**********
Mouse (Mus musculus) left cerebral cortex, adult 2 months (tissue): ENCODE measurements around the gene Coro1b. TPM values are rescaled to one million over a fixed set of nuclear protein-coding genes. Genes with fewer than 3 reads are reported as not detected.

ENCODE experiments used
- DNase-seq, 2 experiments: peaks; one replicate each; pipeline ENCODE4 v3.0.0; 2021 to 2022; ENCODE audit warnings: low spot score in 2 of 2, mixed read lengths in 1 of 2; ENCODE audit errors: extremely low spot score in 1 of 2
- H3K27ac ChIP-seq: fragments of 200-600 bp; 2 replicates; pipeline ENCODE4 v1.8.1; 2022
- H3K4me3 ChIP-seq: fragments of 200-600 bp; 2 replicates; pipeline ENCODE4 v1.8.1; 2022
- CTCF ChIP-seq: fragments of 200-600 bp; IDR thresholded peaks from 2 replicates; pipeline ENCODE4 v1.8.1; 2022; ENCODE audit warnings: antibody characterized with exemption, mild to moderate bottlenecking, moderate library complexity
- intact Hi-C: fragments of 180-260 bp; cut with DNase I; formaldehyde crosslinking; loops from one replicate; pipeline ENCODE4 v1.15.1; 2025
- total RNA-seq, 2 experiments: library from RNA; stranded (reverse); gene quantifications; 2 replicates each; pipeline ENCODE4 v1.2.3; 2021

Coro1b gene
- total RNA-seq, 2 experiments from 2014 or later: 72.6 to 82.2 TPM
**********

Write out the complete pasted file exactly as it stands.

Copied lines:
Mouse (Mus musculus) left cerebral cortex, adult 2 months (tissue): ENCODE measurements around the gene Coro1b. TPM values are rescaled to one million over a fixed set of nuclear protein-coding genes. Genes with fewer than 3 reads are reported as not detected.

ENCODE experiments used
- DNase-seq, 2 experiments: peaks; one replicate each; pipeline ENCODE4 v3.0.0; 2021 to 2022; ENCODE audit warnings: low spot score in 2 of 2, mixed read lengths in 1 of 2; ENCODE audit errors: extremely low spot score in 1 of 2
- H3K27ac ChIP-seq: fragments of 200-600 bp; 2 replicates; pipeline ENCODE4 v1.8.1; 2022
- H3K4me3 ChIP-seq: fragments of 200-600 bp; 2 replicates; pipeline ENCODE4 v1.8.1; 2022
- CTCF ChIP-seq: fragments of 200-600 bp; IDR thresholded peaks from 2 replicates; pipeline ENCODE4 v1.8.1; 2022; ENCODE audit warnings: antibody characterized with exemption, mild to moderate bottlenecking, moderate library complexity
- intact Hi-C: fragments of 180-260 bp; cut with DNase I; formaldehyde crosslinking; loops from one replicate; pipeline ENCODE4 v1.15.1; 2025
- total RNA-seq, 2 experiments: library from RNA; stranded (reverse); gene quantifications; 2 replicates each; pipeline ENCODE4 v1.2.3; 2021

Coro1b gene
- total RNA-seq, 2 experiments from 2014 or later: 72.6 to 82.2 TPM